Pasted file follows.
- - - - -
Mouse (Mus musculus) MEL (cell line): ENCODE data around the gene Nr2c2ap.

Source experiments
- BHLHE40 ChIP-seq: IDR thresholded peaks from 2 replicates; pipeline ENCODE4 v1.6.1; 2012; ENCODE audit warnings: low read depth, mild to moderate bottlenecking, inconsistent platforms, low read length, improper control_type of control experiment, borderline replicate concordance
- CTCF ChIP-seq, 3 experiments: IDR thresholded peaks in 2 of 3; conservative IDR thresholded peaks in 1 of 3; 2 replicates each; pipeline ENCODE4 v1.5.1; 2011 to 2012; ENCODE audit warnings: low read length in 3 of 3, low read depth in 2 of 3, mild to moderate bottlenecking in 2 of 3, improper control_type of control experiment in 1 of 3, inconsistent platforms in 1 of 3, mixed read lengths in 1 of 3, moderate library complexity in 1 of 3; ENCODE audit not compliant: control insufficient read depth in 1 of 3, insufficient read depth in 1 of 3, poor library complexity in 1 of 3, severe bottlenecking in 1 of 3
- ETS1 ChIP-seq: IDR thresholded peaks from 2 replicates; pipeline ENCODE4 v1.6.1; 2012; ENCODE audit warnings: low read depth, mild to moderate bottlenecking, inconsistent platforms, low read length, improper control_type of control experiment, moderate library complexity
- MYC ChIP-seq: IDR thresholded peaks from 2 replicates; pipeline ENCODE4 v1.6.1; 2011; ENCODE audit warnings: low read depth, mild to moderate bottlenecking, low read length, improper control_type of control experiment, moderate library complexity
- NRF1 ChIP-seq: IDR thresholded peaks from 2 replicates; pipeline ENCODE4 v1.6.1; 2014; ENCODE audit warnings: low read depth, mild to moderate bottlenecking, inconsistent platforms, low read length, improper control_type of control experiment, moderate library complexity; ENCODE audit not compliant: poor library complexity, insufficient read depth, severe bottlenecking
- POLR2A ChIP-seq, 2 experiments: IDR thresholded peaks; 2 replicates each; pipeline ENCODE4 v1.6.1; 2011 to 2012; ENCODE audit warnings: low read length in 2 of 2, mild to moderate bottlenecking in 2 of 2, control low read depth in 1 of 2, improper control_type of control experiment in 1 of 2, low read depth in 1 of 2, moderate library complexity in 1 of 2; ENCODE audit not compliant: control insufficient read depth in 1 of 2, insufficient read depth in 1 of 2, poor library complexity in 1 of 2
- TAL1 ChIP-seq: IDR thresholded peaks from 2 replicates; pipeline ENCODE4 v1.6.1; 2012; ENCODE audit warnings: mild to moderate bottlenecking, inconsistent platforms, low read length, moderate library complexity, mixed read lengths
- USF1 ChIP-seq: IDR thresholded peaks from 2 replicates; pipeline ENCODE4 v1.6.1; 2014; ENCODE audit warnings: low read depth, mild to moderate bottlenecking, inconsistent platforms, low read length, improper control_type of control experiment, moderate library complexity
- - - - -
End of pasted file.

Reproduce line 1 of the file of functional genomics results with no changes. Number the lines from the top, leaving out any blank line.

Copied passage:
Mouse (Mus musculus) MEL (cell line): ENCODE data around the gene Nr2c2ap.